appetite

  1. Don’t go grocery shopping when you’re hungry

    Hunger leads to excess shopping

    They say never go grocery shopping on an empty stomach -- and if you're like most people, you already know why: You'll fill your cart with too much food, including the foods you know you shouldn't be eating.

    It's not just you. New research shows that if you go grocery shopping when you're  hungry buy 18.6 percent more food than shoppers who have a snack before they hit the supermarket.

    And as you can probably guess, the hungry shoppers don't buy extra fruits and vegetables. They buy 31 percent more high-calorie foods, according to the grocery shopping study in JAMA Internal Medicine.

    Other studies have shown more specifically that hungry shoppers tend to choose carbs and starches -- also foods you should limit or even avoid altogether -- so next time you go grocery shopping, be sure to eat a healthy meal or at least a sensible snack before leaving home.

    And if you really want to make sure you don't go overboard, here are three more steps you can take:

    1. Shop the perimeter, since that's where you'll find the healthiest options -- and most of what you need anyway. The less time you spend in the aisles, the less likely you'll be tempted by junk food.

    2. Make a list and stick to it. Tell yourself you won't be tempted by sales, specials and samples. And do your best to ignore the endcap displays.

    3. Leave the kids or grandkids home so they can't pester you until you give in and buy the junk that neither of you need.

    Finally, bring lunch and snacks with you to work and other places instead of buying them on the spot. The same researchers behind the new grocery shopping study found that when people wait until they're hungry to choose lunch and snacks, they buy more food.

    Looks like it doesn't just pay to plan ahead -- it's healthier, too.

  2. Eggs can help you stay fuller longer and eat less at lunch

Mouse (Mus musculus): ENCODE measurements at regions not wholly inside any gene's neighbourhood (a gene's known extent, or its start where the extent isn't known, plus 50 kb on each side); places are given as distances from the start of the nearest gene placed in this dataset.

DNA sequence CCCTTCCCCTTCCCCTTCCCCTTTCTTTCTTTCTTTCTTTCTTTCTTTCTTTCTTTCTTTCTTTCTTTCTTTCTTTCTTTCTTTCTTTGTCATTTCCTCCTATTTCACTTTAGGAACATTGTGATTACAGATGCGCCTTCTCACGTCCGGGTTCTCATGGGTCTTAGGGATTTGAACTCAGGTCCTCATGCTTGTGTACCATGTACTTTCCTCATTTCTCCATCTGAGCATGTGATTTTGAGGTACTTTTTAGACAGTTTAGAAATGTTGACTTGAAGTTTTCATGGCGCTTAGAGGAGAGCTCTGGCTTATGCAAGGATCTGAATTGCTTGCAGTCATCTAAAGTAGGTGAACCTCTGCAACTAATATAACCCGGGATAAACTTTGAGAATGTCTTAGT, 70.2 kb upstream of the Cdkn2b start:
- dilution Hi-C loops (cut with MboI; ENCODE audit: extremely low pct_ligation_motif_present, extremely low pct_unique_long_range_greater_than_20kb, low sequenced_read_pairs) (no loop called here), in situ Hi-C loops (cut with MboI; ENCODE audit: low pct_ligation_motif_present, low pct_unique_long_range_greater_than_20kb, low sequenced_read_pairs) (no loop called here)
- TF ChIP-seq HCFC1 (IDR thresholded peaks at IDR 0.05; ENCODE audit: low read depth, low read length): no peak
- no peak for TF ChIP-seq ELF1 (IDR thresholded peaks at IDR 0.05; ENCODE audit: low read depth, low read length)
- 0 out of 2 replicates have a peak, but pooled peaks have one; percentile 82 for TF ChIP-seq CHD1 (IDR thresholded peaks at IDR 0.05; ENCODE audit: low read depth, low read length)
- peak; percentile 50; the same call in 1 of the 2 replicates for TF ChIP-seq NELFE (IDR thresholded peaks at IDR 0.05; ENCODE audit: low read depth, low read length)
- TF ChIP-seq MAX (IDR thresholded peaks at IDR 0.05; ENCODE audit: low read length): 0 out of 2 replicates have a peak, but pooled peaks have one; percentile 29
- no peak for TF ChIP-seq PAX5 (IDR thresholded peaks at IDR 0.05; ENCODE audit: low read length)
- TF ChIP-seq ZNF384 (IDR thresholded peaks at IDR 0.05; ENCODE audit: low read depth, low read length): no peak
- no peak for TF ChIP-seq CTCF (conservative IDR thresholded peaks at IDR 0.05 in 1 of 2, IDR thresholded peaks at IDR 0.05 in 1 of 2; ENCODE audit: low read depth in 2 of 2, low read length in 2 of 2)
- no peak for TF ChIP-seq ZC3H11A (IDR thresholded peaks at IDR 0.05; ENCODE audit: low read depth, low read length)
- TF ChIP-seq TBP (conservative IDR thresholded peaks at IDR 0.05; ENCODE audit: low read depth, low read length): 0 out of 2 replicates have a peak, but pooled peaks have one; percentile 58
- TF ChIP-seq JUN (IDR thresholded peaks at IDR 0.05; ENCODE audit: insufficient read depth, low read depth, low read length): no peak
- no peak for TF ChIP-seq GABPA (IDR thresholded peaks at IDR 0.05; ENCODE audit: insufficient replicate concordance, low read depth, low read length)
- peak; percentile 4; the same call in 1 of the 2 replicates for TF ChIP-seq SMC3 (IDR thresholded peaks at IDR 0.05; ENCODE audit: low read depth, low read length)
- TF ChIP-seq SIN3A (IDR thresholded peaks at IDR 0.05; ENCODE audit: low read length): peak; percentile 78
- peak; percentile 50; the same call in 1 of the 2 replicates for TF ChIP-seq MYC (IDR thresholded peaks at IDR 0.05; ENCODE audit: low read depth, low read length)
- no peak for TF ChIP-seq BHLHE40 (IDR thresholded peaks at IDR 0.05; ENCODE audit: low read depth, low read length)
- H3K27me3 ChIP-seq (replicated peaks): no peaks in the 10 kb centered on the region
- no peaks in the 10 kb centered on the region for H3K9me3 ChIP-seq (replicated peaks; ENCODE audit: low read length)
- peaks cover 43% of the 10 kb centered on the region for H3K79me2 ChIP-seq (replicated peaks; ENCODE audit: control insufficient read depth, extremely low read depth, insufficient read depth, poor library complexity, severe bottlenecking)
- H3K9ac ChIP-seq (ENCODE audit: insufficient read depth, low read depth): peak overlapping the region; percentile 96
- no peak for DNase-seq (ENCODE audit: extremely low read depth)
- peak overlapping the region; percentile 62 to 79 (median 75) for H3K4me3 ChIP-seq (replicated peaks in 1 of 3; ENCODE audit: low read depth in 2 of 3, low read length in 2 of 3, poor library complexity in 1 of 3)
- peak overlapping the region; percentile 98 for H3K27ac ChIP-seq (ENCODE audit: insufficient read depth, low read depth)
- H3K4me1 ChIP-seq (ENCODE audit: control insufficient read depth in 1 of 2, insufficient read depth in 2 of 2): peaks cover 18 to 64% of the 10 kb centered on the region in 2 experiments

The real 'breakfast of champions'

    Eggs have gotten a bad rap over the years. Sure, they're packed with cholesterol -- and too much cholesterol is bad, right?

    Well... wrong!

    Yes, high levels of cholesterol are bad. But despite being loaded with the stuff, eggs won't actually raise your body's levels of these blood fats even if you eat them every day.

    And you do want to eat them every day: In addition to being a great part of your breakfast, eggs can help you make it to lunch without giving in to the urge for a mid-morning snack.

    In a new study of 20 obese people, researchers found that those given a week of egg breakfasts reported less hunger by lunch than those given cereal breakfasts with equal fat, carb, protein, and calorie content.

    That's what they said, anyway. But we all know actions speak louder than words -- and their actions spoke volumes on the buffet line, because the folks who had egg breakfasts put less food on their plates.

    The researchers even waited two weeks and repeated the experiment -- this time switching the people who had gotten eggs to cereal, and vice-versa.

    Once again, the folks who had eggs were less hungry and ate less food at lunch than those who had cereal.

    Tests also found that the egg eaters had lower levels of the hormone acylated ghrelin, which signals hunger, and higher levels of the hormone PYY3-36 released by the intestine when full.

    And along with helping to make you feel full longer, eggs can be a great source of omega-3 fatty acids (if you buy the right ones, generally from free-range chickens) as well as choline, an essential B vitamin that can help protect the brain.

    So forget the commercials that show a breakfast of cereal, toast, and a glass of sugary juice and get back to basics and have an egg.

    It's the real "breakfast of champions."

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